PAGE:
Whether you’re selling Portland, ME, real estate or have a home for sale in San Angelo, TX, putting your home on the market can be stressful. Week after week of showings require your house to be presentable at all times, not to mention the hassle of vacating at a moment’s notice. If you have pets or children, that stress is multiplied. But buyers will be most interested in your home the first few weeks it’s on the market — so you need to hit the ground running and sell before your listing grows stale. “To sell a home quickly, it needs to show well, be marketed well, and priced correctly,” says Goran Forss,

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Summertime house hunting has its own set of rules

Planning on buying a house this season? Go in prepared with advice from the pros.

Summer brings longer days, warmer weather and more people out house-hunting — particularly families hoping to get settled before the school year begins in September. But there aren’t necessarily more houses on the market—and this year that’s truer than ever. “Inventory is the lowest I’ve ever seen it,” says Denver, CO, agent Susie Best. Recent Trulia research bears this out, showing inventory falling for 8 consecutive quarters. The reasons are varied: investors bought up homes during the crash and are renting them out now; prices have risen so much that homeowners can’t afford to trade up; or some homeowners

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It seems the nation’s white-hot seller’s market may be starting to cool off—at least if a recent analysis by ValueInsured is accurate.

According to a recent blog post by ValueInsured’s experts, San Francisco, New York City, Miami, and other major cities are showing signs of slowing down.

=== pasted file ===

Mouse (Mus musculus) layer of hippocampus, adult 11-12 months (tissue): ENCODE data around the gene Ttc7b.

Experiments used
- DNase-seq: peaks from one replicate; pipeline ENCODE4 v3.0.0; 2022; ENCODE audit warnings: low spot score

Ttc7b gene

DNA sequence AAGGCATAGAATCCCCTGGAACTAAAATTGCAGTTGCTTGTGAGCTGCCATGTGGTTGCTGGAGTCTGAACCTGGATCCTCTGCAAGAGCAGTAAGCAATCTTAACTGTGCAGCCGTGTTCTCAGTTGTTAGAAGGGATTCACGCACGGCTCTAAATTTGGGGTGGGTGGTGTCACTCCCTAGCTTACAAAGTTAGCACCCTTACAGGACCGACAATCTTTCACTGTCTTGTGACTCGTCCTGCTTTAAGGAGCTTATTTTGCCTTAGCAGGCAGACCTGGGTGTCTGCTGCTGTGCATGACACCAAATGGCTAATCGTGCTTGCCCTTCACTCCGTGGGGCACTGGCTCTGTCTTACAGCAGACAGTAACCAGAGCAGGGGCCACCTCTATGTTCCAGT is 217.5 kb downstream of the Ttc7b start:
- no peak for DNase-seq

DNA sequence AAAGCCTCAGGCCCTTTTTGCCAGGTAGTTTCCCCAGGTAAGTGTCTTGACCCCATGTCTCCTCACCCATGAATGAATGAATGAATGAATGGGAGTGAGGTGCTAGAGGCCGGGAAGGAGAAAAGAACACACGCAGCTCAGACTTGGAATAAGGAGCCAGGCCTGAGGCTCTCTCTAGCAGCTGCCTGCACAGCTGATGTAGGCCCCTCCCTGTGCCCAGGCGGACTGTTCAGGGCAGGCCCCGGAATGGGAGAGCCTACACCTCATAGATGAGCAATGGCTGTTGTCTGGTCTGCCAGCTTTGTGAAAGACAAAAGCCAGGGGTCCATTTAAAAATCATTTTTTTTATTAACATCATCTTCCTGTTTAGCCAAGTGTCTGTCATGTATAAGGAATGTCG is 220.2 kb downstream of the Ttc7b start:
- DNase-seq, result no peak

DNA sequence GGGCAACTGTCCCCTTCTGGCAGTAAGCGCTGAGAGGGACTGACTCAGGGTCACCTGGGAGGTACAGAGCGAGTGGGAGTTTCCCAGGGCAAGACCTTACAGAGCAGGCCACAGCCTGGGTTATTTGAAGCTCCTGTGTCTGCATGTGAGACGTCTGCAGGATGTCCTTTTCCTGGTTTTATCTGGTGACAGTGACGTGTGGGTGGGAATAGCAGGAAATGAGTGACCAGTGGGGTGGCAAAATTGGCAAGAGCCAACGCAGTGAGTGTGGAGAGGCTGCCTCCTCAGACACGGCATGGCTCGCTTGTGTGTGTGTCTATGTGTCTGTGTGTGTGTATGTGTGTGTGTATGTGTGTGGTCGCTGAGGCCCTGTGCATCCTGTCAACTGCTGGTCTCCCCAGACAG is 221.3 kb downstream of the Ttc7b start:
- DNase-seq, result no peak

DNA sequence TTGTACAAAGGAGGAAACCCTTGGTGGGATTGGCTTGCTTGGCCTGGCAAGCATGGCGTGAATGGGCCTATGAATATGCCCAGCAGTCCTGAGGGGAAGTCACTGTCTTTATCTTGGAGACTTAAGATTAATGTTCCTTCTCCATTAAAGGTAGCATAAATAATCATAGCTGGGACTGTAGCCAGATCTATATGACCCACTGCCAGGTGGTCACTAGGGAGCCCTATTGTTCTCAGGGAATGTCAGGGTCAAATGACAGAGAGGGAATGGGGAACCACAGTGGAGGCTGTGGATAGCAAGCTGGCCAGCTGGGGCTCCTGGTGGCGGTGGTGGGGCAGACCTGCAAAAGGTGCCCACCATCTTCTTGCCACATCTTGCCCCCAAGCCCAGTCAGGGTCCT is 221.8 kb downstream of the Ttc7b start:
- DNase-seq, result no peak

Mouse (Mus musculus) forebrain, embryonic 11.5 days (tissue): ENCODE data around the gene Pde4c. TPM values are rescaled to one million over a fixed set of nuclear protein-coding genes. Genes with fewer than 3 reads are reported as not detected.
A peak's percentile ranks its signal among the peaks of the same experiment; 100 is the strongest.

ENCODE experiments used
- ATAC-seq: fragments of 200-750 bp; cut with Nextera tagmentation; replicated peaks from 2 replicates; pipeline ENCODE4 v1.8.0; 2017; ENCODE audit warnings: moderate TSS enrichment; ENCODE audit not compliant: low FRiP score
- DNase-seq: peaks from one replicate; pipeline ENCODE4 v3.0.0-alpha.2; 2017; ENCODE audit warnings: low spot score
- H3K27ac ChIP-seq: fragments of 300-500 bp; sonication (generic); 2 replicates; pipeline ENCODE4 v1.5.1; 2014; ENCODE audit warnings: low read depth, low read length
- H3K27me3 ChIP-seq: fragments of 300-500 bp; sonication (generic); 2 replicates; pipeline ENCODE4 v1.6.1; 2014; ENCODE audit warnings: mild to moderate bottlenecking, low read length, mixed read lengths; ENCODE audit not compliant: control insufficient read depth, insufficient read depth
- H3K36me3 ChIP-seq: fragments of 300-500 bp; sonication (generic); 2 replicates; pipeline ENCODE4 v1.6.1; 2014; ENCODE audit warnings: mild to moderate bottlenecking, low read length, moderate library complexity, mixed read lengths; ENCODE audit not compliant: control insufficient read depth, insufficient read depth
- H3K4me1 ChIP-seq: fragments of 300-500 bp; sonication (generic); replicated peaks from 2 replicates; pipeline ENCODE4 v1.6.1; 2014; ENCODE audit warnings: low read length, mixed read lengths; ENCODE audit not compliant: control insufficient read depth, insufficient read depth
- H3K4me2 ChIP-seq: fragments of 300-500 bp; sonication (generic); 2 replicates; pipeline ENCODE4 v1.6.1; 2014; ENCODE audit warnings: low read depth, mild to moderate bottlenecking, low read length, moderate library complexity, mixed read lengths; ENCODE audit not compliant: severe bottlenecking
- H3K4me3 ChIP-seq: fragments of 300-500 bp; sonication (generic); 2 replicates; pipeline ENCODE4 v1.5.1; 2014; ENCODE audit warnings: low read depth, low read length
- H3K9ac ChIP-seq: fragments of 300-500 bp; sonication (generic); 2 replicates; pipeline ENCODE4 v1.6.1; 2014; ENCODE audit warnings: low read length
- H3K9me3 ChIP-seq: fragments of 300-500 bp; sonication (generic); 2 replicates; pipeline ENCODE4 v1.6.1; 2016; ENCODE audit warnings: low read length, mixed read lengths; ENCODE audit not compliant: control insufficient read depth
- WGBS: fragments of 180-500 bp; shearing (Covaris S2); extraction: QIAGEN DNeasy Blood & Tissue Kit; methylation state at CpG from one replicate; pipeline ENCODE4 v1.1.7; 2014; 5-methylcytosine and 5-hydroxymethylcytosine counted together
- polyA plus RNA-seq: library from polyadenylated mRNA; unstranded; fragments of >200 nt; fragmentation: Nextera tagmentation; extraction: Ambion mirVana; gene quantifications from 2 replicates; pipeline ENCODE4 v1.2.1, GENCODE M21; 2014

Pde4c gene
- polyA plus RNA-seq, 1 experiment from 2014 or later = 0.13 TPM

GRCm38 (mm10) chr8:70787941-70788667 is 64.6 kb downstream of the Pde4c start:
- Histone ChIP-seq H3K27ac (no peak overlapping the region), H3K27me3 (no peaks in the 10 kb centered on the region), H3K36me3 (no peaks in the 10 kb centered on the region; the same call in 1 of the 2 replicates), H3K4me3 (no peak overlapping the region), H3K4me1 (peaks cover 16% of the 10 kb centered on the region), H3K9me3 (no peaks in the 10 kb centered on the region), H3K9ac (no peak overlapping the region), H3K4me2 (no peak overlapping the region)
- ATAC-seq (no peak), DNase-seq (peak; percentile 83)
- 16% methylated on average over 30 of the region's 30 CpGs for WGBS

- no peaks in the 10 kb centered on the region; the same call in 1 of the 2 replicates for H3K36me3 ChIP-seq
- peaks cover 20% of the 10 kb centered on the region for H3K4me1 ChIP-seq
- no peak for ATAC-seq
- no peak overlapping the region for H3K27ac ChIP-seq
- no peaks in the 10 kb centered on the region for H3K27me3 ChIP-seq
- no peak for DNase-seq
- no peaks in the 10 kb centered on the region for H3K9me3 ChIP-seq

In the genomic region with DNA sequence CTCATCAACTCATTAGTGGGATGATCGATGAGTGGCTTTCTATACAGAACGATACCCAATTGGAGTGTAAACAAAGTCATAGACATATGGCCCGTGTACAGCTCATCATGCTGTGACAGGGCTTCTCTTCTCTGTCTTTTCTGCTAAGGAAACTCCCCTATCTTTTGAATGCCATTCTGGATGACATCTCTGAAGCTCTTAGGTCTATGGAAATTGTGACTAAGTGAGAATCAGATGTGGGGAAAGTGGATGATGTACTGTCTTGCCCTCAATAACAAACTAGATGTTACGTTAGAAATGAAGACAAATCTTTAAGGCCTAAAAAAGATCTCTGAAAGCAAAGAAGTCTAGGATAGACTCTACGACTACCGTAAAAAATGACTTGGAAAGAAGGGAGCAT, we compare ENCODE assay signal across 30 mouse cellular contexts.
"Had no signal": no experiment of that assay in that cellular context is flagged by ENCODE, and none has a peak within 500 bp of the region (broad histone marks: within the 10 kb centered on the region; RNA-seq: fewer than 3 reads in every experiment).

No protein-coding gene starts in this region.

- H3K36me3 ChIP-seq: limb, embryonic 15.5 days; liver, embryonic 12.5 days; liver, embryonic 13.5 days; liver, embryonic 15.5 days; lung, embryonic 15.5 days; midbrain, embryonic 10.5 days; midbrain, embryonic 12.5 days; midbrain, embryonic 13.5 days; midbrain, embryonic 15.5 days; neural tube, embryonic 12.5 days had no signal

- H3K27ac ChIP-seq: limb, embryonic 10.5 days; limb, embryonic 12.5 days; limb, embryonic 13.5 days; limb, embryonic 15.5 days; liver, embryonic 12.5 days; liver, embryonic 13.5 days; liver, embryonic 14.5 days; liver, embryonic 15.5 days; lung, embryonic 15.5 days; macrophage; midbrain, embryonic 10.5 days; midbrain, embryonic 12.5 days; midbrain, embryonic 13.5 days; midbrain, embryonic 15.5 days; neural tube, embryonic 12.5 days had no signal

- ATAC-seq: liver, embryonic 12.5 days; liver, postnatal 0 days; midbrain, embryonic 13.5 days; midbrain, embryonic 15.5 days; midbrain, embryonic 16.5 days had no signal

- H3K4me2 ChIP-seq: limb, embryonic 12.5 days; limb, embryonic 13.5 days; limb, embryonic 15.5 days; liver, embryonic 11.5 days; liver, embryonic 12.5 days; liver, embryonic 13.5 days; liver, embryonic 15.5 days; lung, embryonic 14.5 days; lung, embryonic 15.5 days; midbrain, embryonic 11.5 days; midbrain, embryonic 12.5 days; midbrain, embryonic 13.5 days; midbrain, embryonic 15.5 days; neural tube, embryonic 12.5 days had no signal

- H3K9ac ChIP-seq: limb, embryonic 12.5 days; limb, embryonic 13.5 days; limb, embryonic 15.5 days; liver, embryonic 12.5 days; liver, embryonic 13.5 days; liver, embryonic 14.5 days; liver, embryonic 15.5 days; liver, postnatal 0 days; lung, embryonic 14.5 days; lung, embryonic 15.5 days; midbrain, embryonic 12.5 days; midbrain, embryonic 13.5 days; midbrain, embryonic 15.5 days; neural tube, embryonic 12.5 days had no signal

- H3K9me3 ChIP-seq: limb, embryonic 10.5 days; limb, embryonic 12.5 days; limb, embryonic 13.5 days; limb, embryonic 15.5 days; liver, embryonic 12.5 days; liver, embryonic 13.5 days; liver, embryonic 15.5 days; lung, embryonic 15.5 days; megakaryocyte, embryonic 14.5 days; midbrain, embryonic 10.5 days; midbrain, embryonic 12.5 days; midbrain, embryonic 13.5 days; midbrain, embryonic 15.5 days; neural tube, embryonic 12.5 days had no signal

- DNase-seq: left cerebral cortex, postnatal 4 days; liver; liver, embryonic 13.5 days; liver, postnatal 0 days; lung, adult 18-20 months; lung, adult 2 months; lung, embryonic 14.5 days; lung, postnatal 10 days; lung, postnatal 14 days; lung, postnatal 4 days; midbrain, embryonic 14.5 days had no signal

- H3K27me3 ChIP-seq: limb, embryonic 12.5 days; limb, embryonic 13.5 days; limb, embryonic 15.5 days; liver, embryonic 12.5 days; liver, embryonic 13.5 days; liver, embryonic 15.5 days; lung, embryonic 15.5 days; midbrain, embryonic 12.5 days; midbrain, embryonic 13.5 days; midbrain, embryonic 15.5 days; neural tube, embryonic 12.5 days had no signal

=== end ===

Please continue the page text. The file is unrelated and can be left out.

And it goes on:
“San Francisco—the poster child for a scorching housing market—is one of the first top markets showing signs of buyers’ fatigue, with home prices dropping last quarter for the first time since 2011,” ValueInsured posted. “New York City and Miami are also reporting signs of cooling.”

Still, despite these so-called signs, most homeowners haven’t taken notice—at least not yet. According to ValueInsured’s recent Modern Homebuyer Survey, most U.S. homeowners—about 74

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Renters are finally setting their sights on homeownership, according to an analysis released by credit reporting agency TransUnion on Thursday. In Q1 of 2017, a whopping 55 percent of all home shoppers were non-homeowners or renters.

The share of renter home shoppers represents a marked uptick over previous years. In Q1 2016, half of all shoppers were non-homeowners or renters. In the same period 2015, only 45 percent were.

According to Mike Doherty, Senior Vice President of Rental Screening Solutions at TransUnion, this trend will likely continue over the coming years—and multi-family property owners should brace for the impact.

“The rental market has seen sustained growth for the last several years, but occupancy rates have flattened from their

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Fannie Mae BHThe U.S. is embarking on its ninth year of economic expansion and Fannie Mae is predicting economic growth rebound. According to their Economic & Strategic Research Group’s June 2017 Economic and Housing Outlook, second quarter economic growth will rebound to 2.9 percent from last quarters 1.2 percent. Consumer spending growth is expected to return to its traditional role as the biggest contributor to economic growth, picking up to 3.1 percent this quarter from 0.6 percent in the first quarter. Fannie Mae said moderate growth is expected to continue into next year, however uncertainty in fiscal and monetary policy makes the forecast a little difficult.

“This month marks the eighth anniversary of the U.S. economic expansion, the third-longest of the